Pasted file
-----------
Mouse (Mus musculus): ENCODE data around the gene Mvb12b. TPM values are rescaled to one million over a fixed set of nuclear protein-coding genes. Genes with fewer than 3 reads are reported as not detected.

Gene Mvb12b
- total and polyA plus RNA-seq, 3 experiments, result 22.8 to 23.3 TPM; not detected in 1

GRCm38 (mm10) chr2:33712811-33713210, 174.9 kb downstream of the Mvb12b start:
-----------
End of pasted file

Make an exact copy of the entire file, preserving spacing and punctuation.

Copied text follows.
Mouse (Mus musculus): ENCODE data around the gene Mvb12b. TPM values are rescaled to one million over a fixed set of nuclear protein-coding genes. Genes with fewer than 3 reads are reported as not detected.

Gene Mvb12b
- total and polyA plus RNA-seq, 3 experiments, result 22.8 to 23.3 TPM; not detected in 1

GRCm38 (mm10) chr2:33712811-33713210, 174.9 kb downstream of the Mvb12b start: